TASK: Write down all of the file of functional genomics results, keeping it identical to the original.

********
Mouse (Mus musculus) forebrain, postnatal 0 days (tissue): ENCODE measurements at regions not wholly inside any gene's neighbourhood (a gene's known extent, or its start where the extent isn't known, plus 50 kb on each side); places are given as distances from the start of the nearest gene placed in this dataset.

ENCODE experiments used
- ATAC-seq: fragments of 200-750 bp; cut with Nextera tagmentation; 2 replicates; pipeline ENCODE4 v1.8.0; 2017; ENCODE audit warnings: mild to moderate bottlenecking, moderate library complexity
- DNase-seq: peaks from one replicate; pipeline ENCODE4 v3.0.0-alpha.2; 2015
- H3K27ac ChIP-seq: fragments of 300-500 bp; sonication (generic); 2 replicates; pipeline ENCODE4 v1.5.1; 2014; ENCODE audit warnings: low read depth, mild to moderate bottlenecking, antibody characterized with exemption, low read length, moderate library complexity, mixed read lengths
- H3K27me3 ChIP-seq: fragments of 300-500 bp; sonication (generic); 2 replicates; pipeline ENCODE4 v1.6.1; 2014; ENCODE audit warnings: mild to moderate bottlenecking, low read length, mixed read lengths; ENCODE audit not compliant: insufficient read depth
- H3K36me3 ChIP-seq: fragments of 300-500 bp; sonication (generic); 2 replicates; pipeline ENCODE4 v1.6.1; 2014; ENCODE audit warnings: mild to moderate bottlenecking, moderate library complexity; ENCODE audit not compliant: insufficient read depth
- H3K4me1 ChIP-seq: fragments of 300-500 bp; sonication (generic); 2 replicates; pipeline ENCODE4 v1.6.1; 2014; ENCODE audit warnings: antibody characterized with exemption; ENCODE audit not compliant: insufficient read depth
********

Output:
Mouse (Mus musculus) forebrain, postnatal 0 days (tissue): ENCODE measurements at regions not wholly inside any gene's neighbourhood (a gene's known extent, or its start where the extent isn't known, plus 50 kb on each side); places are given as distances from the start of the nearest gene placed in this dataset.

ENCODE experiments used
- ATAC-seq: fragments of 200-750 bp; cut with Nextera tagmentation; 2 replicates; pipeline ENCODE4 v1.8.0; 2017; ENCODE audit warnings: mild to moderate bottlenecking, moderate library complexity
- DNase-seq: peaks from one replicate; pipeline ENCODE4 v3.0.0-alpha.2; 2015
- H3K27ac ChIP-seq: fragments of 300-500 bp; sonication (generic); 2 replicates; pipeline ENCODE4 v1.5.1; 2014; ENCODE audit warnings: low read depth, mild to moderate bottlenecking, antibody characterized with exemption, low read length, moderate library complexity, mixed read lengths
- H3K27me3 ChIP-seq: fragments of 300-500 bp; sonication (generic); 2 replicates; pipeline ENCODE4 v1.6.1; 2014; ENCODE audit warnings: mild to moderate bottlenecking, low read length, mixed read lengths; ENCODE audit not compliant: insufficient read depth
- H3K36me3 ChIP-seq: fragments of 300-500 bp; sonication (generic); 2 replicates; pipeline ENCODE4 v1.6.1; 2014; ENCODE audit warnings: mild to moderate bottlenecking, moderate library complexity; ENCODE audit not compliant: insufficient read depth
- H3K4me1 ChIP-seq: fragments of 300-500 bp; sonication (generic); 2 replicates; pipeline ENCODE4 v1.6.1; 2014; ENCODE audit warnings: antibody characterized with exemption; ENCODE audit not compliant: insufficient read depth